The posh district of Lima, Miraflores, is an hour away from Larco Museum if you take the bus. Known for its long boardwalks and public parks with the gorgeous view of Pacific ocean beneath her cliffs, it was Miraflores which stole most of my time in Lima. Surfing and para-gliding are some among the many activities you can do here.


Further south from Miraflores lies Baranco, the Peruvian art capital, filled with art galleries and Bohemian style cafes and restaurants. Guides at their tourist office (at the starting point of this district) can help you with chalking out a plan to better explore the streets of Baranco.

Where to stay

Most people stay at Miraflores and it is truly a traveller’s paradise. With an array of hotels ranging across all price-bands, access to wonderful restaurants, shopping streets and parks, this place scores in everything except one, the location. It takes more than an hour to get here from the airport. Although the expensive shuttle bus service, Airport Express makes the commute easy during the daytime, reaching the airport can be tricky if you are planning to fly to Cusco early morning. So I chose to stay at Paypurix Hostel, which is just 15 minutes walk from the airport.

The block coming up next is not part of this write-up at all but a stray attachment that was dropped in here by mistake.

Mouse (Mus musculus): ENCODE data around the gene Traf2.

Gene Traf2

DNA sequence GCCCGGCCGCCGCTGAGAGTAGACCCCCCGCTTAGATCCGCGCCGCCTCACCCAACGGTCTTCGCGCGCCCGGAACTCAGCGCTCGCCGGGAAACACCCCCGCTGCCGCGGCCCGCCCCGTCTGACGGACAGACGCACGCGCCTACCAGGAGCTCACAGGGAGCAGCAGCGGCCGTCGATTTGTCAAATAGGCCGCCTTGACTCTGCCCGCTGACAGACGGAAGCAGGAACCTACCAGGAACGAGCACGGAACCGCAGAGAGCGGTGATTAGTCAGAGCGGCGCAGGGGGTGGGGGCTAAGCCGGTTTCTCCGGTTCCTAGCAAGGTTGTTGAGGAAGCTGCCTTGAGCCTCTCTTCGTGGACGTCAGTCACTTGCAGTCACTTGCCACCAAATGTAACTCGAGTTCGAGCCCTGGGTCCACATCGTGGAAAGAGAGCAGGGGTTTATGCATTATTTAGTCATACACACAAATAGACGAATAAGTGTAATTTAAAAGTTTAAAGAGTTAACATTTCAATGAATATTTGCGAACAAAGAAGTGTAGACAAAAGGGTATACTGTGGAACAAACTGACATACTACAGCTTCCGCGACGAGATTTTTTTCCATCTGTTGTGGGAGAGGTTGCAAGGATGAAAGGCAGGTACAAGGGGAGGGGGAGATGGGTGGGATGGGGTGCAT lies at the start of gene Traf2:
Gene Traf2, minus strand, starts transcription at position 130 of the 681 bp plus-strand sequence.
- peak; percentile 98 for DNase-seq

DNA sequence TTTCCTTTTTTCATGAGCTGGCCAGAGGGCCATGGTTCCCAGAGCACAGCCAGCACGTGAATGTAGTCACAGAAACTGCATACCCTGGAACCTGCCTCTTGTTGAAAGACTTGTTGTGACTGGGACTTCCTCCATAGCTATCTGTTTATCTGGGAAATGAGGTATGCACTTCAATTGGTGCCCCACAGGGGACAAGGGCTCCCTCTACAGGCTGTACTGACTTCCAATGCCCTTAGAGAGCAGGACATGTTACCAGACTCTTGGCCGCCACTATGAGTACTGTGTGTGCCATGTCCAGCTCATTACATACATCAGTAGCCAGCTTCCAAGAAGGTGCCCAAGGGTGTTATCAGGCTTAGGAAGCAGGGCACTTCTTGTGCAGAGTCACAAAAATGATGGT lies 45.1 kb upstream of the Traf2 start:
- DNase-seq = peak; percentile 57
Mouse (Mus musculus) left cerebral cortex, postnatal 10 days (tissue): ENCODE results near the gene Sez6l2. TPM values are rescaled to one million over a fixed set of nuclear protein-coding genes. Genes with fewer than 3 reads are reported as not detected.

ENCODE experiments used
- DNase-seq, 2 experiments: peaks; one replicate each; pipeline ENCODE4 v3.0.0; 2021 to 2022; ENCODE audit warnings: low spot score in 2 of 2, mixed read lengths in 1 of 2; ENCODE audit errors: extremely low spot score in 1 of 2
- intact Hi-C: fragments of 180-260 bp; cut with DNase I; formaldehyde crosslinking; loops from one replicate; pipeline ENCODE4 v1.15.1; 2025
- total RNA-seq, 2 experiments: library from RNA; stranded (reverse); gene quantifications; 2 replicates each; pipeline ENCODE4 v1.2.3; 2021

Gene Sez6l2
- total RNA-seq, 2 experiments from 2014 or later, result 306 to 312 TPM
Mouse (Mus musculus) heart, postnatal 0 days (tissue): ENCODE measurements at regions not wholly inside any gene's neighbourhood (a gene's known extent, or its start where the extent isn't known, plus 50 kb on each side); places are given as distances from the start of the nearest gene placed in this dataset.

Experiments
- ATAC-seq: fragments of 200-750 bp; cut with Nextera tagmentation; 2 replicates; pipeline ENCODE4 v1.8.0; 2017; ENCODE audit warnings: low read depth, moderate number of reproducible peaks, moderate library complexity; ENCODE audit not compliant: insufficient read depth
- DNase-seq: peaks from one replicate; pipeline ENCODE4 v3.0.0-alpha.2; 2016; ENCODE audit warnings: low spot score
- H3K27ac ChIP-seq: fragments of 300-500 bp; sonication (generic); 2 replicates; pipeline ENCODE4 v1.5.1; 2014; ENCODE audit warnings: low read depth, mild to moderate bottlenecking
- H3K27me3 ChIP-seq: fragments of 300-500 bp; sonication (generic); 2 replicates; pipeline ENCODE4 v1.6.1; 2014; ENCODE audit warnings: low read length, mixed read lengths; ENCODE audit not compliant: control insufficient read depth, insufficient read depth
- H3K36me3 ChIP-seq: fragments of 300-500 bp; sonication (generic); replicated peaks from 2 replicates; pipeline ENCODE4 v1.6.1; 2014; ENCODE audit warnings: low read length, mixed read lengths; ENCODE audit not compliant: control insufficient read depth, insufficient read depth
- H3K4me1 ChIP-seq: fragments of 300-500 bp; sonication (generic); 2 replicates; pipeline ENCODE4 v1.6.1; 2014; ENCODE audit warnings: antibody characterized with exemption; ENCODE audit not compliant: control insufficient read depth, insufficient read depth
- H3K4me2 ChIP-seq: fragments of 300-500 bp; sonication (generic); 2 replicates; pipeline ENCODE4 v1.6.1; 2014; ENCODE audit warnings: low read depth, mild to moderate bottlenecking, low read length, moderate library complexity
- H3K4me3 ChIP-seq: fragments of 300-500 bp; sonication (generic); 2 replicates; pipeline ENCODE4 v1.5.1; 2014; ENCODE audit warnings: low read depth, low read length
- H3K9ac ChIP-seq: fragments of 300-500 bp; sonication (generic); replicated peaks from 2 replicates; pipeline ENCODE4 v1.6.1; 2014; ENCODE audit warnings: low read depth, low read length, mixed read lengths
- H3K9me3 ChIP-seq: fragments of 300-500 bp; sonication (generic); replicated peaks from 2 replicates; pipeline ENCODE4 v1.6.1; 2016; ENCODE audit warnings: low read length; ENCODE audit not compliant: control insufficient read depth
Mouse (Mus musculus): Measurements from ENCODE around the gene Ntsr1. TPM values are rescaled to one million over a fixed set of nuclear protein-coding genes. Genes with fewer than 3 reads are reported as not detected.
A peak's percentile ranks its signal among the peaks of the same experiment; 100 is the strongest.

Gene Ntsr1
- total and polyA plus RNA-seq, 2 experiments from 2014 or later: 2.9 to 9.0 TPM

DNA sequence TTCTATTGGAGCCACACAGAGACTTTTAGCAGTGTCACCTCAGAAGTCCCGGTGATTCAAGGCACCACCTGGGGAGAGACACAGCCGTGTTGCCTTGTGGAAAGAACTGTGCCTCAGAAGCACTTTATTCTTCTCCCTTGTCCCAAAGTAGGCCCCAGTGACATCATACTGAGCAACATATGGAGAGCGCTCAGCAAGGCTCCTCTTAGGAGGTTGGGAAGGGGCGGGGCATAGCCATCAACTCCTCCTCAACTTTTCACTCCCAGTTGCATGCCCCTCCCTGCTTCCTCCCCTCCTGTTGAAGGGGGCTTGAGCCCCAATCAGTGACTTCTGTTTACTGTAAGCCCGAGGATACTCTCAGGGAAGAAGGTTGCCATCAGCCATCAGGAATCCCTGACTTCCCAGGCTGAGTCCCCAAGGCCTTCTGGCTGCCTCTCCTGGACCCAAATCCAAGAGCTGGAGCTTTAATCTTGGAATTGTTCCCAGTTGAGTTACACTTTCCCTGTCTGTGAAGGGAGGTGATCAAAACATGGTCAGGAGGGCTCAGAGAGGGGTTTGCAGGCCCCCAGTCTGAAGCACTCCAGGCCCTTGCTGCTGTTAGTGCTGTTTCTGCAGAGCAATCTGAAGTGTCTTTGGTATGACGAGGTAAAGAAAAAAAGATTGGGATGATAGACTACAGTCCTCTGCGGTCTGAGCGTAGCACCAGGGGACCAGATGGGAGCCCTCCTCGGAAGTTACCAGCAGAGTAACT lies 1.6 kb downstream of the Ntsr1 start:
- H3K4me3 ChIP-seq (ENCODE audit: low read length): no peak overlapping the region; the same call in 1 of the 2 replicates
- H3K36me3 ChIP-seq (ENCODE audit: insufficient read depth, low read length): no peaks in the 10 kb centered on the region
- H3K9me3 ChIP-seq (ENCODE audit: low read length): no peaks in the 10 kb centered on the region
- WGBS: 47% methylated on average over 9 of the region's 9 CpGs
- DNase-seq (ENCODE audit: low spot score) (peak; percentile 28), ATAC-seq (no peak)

Day 3 : Cusco

Take an early morning flight to Cusco, the cultural capital of Peru. This journey takes about one and a half hours and if you are lucky enough to get a window seat, you can see some beautiful views of tall Andes mountains peeking through the clouds. By reaching Cusco early in the day, you give yourself ample time to relax before taking the evening train to Aguas Calientes, the gateway to Machu Picchu; also you can explore the city a bit.

Plaza De Armas of Cusco